Cardinal Roger Mahoney quite graciously forgives those who are angry with him for covering up the rape of children.
Continuing their back and forth on the subject of how science and philosophy inform morality, Massimo Pigliucci responds to Michael Shermer's last by annotating the post with his thoughts.
Scientists believe they are closer than ever to solving the mystery of dark matter.
While the news media goes crazy over the choosing of a new Pope, Frank Bruni points out at the New York Times how the Pope doesn't have much relevance for your everyday Catholic.
An article in the Harvard Crimson urges atheists to be more open and vocal, that doing is the only way to bring more acceptance.
A Kansas bill would require teachers to misinform students about climate change.
A new study raises questions about religion as a deterrent against criminal behavior finding that often enough religion simply provides a justification for the criminal.
According to a recent poll by the Center for American Progress, Americans are largely in agreement, DOMA is discriminatory.
On the predictability of evolution: separate bacteria populations may respond to environmental pressures in identical ways.
Come across a vaccine denier? Save and keep this image to show anyone the relative morbidity numbers for various infectious diseases both before and after the introduction of the vaccine.
Last week I linked to commentary by Jerry Coyne on physicist Max Tegmark's silly comments about the purported happy relationship between science and faith. This week Tegmark responded to criticism of his piece by decrying the "angry atheists."
A bill making its way through the Oklahoma legislature would make it so that children insisting that people lived with dinosaurs can get an A in science class.
Astronomers have located the tiniest exoplanet yet found.
A new study suggests that it may be fear that drives kids' paranormal experiences.
Ethan Siegel laments the hyped stories about this or that claim to radically overturn some bit of settled science and cause us to totally re-think what we know.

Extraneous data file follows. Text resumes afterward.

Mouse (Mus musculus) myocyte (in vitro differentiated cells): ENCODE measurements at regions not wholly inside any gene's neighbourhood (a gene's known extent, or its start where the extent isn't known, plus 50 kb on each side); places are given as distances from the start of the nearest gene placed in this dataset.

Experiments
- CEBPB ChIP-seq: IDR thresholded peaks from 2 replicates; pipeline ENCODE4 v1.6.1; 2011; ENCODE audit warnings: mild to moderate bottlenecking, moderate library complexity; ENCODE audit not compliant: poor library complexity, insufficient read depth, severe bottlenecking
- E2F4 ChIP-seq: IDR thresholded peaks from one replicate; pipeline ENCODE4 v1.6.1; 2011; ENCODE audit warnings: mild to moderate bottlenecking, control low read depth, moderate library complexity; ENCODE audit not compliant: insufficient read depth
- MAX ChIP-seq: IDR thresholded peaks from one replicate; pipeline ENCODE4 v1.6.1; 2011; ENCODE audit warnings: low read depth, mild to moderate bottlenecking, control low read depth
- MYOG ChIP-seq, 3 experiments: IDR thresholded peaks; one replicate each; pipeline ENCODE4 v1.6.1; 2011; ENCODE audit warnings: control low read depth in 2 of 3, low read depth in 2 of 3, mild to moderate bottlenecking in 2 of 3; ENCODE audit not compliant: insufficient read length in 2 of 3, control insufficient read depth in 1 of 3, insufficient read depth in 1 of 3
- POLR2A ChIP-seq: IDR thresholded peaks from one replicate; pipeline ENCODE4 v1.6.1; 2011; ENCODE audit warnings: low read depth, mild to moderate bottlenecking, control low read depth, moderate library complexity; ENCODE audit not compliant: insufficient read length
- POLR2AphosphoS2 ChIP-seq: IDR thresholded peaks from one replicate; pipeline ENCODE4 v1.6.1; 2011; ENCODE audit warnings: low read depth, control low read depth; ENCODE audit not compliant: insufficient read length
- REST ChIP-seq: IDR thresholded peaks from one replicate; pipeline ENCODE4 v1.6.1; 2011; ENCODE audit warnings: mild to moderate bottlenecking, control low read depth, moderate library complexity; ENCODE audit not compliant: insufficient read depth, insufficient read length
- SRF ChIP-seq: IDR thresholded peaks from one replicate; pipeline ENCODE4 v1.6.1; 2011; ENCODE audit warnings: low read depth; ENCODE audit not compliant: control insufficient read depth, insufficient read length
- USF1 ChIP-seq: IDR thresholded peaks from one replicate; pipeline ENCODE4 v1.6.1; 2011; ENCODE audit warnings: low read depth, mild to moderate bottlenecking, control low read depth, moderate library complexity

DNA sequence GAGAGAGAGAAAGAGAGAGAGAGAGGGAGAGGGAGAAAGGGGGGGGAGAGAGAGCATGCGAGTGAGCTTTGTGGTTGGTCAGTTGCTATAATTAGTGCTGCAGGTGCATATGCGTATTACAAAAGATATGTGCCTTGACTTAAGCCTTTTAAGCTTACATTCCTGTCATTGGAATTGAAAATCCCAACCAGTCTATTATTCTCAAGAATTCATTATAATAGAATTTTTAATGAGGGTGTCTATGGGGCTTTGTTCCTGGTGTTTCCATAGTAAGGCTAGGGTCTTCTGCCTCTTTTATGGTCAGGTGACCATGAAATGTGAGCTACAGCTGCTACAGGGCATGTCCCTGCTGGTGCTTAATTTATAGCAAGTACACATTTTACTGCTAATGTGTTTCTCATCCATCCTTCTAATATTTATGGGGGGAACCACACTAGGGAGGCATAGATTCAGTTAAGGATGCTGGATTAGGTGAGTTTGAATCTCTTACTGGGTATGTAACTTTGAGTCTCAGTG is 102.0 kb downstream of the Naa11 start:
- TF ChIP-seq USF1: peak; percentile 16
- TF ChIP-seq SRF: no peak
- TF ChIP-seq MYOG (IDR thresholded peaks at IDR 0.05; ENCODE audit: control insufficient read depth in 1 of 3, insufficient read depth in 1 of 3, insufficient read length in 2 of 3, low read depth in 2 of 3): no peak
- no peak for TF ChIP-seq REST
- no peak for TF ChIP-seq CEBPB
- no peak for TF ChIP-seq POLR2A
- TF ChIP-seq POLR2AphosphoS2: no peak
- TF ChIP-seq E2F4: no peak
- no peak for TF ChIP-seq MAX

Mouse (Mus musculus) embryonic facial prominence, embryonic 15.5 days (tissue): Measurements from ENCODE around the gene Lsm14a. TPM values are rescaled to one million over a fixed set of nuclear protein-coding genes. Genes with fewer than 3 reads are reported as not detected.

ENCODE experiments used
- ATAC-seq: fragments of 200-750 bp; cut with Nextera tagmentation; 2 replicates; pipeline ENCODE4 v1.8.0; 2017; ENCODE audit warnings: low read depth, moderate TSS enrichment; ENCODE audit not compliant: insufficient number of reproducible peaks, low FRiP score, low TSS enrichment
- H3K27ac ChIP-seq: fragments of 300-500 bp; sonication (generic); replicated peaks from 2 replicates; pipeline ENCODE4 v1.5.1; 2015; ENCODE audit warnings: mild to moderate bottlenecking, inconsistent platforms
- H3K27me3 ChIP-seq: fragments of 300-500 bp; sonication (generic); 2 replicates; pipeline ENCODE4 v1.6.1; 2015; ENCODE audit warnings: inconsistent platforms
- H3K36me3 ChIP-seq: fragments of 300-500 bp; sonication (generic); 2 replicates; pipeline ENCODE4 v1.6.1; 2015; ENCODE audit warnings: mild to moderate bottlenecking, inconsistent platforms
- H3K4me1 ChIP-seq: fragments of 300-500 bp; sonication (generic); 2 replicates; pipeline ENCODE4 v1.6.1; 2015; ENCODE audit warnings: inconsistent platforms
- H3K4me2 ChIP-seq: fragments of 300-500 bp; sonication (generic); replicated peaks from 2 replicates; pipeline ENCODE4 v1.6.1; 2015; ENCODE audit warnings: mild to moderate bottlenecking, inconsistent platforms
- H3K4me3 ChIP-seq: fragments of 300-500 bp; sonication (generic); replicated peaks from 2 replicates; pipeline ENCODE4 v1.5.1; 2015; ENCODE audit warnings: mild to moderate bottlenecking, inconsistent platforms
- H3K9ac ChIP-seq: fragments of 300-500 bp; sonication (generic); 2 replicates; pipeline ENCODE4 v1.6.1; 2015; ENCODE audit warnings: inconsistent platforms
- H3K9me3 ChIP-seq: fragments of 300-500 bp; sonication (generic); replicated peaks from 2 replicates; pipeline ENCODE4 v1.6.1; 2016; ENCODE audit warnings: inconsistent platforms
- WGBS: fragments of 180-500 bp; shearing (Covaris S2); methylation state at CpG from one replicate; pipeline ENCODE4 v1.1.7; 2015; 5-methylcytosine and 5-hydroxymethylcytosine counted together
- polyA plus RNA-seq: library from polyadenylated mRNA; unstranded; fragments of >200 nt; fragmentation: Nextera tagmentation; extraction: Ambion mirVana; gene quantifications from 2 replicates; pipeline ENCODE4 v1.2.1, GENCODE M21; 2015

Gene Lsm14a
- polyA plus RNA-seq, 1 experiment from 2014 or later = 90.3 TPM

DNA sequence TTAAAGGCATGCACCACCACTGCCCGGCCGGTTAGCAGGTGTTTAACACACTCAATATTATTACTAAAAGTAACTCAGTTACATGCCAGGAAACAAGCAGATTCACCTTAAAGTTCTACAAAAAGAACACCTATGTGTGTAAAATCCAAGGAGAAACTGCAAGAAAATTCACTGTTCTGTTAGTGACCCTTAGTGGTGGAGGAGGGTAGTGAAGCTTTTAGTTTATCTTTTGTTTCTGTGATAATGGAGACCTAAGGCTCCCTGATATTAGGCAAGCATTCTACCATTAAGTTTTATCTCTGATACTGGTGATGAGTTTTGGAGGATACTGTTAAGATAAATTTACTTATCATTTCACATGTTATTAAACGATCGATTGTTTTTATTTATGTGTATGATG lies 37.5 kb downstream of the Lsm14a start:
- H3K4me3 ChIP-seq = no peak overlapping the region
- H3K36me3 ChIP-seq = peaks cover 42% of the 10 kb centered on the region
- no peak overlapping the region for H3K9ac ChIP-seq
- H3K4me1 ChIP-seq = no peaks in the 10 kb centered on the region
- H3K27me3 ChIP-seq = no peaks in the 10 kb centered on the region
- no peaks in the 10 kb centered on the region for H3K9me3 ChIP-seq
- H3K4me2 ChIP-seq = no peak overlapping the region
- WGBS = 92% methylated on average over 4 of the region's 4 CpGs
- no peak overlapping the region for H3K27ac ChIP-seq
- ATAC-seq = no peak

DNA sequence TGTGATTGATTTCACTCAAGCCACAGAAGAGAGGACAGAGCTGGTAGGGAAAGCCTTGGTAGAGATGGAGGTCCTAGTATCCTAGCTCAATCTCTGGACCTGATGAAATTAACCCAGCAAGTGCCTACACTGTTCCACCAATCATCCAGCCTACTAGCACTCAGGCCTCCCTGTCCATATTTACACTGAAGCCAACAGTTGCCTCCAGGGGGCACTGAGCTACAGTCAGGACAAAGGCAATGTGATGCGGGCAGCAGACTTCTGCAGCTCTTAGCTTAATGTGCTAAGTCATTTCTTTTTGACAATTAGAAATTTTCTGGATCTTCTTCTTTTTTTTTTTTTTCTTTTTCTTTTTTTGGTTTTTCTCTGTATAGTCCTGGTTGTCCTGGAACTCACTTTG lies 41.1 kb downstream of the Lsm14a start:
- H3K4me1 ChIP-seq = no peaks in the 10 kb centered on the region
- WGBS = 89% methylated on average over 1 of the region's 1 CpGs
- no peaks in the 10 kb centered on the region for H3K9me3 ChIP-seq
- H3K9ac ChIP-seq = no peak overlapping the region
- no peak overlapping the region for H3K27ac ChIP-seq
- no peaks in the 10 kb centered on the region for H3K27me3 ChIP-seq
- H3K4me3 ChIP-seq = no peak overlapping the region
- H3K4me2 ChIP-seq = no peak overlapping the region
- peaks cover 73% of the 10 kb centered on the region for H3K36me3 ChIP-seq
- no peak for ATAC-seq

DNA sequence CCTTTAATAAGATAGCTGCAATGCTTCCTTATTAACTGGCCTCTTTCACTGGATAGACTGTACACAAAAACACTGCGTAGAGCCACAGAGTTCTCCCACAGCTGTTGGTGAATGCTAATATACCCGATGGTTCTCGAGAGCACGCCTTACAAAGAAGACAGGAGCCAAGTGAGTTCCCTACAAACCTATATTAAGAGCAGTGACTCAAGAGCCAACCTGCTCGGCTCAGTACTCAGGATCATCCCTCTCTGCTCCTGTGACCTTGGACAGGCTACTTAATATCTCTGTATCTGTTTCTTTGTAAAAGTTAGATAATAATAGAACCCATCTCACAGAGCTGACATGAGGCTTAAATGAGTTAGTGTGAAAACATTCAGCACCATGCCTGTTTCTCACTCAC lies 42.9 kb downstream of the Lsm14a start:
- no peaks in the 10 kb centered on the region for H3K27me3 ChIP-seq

How did a 2,000 year-old Roman brick from what is now England make it to Washington state in the US, and how do we know?
Is the "modern human brain" quite a bit older than we tend to think?
Bees can sense the electrical fields of flowers.
Check out the 3 radical new brain-mapping tools that scientists are looking to get funding for.
A Higgs researcher says that the nature of the Higgs suggests that an "alternate universe" may ultimately destroy the one we inhabit.
Jerry Coyne examines one option for replacing religiously based ethics with a secular ethics.
Jared Diamond is a famous scientist and author of multiple books including Guns, Germs, and Steel for which he won the Pulitzer Prize. Lots of people find him to be a trustworthy source of information. But is that confidence well-placed?
Carl Zimmer delves into a recent paper on the possible shapes of animal brains.
An interesting visual illusion challenges notions of self and whether we perceive the here and now.
Early human burials varied widely in their precise details but most were simple.
How the Religious Right is helping to de-educate America's youth.
Acupuncture for allergies? Recent news reports say yes. An examination says no.
Who are the most likely candidates to be the next Pope? What are their positions on freedom of religion, the separation of church and state, science? Read!
Was RNA the messenger for DNA or itself the origin of life on Earth?